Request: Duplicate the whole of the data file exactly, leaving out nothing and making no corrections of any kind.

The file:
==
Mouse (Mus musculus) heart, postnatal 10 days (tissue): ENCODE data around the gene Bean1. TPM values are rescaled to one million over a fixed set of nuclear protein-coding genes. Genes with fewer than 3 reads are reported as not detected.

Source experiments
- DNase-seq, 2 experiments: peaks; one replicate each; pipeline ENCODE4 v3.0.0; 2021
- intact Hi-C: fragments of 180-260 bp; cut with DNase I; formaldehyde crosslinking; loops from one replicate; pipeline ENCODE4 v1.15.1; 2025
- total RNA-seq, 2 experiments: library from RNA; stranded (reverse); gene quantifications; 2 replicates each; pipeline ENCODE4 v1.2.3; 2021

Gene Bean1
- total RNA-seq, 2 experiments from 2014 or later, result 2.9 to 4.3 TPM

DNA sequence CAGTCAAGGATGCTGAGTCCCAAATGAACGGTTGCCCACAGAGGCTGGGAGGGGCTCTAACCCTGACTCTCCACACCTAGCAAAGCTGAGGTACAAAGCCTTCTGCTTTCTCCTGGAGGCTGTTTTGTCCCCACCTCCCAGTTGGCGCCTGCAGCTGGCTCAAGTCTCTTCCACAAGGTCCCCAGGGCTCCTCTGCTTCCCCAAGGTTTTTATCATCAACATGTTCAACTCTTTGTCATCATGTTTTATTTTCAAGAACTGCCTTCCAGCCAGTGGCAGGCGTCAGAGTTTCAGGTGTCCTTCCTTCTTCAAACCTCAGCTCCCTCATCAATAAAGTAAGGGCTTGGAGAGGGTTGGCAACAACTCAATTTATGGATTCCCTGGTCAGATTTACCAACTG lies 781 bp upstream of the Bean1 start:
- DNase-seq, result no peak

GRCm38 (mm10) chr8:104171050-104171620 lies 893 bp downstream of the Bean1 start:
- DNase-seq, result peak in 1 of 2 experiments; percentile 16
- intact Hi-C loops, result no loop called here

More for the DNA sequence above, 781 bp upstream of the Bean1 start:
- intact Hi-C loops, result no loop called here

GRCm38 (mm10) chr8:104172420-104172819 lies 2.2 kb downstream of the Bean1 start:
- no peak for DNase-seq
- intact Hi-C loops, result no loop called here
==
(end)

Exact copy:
Mouse (Mus musculus) heart, postnatal 10 days (tissue): ENCODE data around the gene Bean1. TPM values are rescaled to one million over a fixed set of nuclear protein-coding genes. Genes with fewer than 3 reads are reported as not detected.

Source experiments
- DNase-seq, 2 experiments: peaks; one replicate each; pipeline ENCODE4 v3.0.0; 2021
- intact Hi-C: fragments of 180-260 bp; cut with DNase I; formaldehyde crosslinking; loops from one replicate; pipeline ENCODE4 v1.15.1; 2025
- total RNA-seq, 2 experiments: library from RNA; stranded (reverse); gene quantifications; 2 replicates each; pipeline ENCODE4 v1.2.3; 2021

Gene Bean1
- total RNA-seq, 2 experiments from 2014 or later, result 2.9 to 4.3 TPM

DNA sequence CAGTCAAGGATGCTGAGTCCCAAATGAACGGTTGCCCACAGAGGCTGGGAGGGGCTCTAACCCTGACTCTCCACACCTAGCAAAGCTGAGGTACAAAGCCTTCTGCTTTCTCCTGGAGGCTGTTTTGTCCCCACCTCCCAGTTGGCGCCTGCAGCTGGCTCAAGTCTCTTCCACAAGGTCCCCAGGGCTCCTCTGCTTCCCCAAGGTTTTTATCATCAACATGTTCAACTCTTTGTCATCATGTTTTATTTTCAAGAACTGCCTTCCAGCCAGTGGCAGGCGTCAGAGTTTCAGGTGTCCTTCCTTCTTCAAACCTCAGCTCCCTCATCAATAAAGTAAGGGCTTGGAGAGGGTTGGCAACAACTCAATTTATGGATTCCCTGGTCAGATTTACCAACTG lies 781 bp upstream of the Bean1 start:
- DNase-seq, result no peak

GRCm38 (mm10) chr8:104171050-104171620 lies 893 bp downstream of the Bean1 start:
- DNase-seq, result peak in 1 of 2 experiments; percentile 16
- intact Hi-C loops, result no loop called here

More for the DNA sequence above, 781 bp upstream of the Bean1 start:
- intact Hi-C loops, result no loop called here

GRCm38 (mm10) chr8:104172420-104172819 lies 2.2 kb downstream of the Bean1 start:
- no peak for DNase-seq
- intact Hi-C loops, result no loop called here